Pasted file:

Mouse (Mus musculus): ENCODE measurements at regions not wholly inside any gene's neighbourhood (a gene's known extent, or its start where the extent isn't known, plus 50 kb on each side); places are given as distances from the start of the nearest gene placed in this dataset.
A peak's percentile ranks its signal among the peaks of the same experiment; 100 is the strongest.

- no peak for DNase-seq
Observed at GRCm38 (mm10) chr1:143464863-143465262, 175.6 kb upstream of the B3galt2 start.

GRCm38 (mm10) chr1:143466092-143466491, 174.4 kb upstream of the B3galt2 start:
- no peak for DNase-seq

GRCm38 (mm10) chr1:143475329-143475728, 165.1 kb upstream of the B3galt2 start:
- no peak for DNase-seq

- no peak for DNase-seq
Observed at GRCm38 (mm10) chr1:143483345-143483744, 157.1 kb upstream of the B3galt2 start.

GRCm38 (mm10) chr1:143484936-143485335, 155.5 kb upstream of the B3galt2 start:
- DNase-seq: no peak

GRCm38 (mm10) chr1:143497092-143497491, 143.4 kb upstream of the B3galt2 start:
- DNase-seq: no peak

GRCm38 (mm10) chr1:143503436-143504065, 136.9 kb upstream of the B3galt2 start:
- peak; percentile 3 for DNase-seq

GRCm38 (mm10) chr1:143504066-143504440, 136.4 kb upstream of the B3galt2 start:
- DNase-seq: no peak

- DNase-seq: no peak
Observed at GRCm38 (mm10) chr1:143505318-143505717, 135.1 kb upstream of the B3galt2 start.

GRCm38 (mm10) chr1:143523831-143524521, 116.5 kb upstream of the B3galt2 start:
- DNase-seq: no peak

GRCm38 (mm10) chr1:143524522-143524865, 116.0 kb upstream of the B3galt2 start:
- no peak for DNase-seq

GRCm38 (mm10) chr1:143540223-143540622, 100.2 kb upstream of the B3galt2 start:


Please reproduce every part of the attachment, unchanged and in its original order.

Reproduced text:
Mouse (Mus musculus): ENCODE measurements at regions not wholly inside any gene's neighbourhood (a gene's known extent, or its start where the extent isn't known, plus 50 kb on each side); places are given as distances from the start of the nearest gene placed in this dataset.
A peak's percentile ranks its signal among the peaks of the same experiment; 100 is the strongest.

- no peak for DNase-seq
Observed at GRCm38 (mm10) chr1:143464863-143465262, 175.6 kb upstream of the B3galt2 start.

GRCm38 (mm10) chr1:143466092-143466491, 174.4 kb upstream of the B3galt2 start:
- no peak for DNase-seq

GRCm38 (mm10) chr1:143475329-143475728, 165.1 kb upstream of the B3galt2 start:
- no peak for DNase-seq

- no peak for DNase-seq
Observed at GRCm38 (mm10) chr1:143483345-143483744, 157.1 kb upstream of the B3galt2 start.

GRCm38 (mm10) chr1:143484936-143485335, 155.5 kb upstream of the B3galt2 start:
- DNase-seq: no peak

GRCm38 (mm10) chr1:143497092-143497491, 143.4 kb upstream of the B3galt2 start:
- DNase-seq: no peak

GRCm38 (mm10) chr1:143503436-143504065, 136.9 kb upstream of the B3galt2 start:
- peak; percentile 3 for DNase-seq

GRCm38 (mm10) chr1:143504066-143504440, 136.4 kb upstream of the B3galt2 start:
- DNase-seq: no peak

- DNase-seq: no peak
Observed at GRCm38 (mm10) chr1:143505318-143505717, 135.1 kb upstream of the B3galt2 start.

GRCm38 (mm10) chr1:143523831-143524521, 116.5 kb upstream of the B3galt2 start:
- DNase-seq: no peak

GRCm38 (mm10) chr1:143524522-143524865, 116.0 kb upstream of the B3galt2 start:
- no peak for DNase-seq

GRCm38 (mm10) chr1:143540223-143540622, 100.2 kb upstream of the B3galt2 start: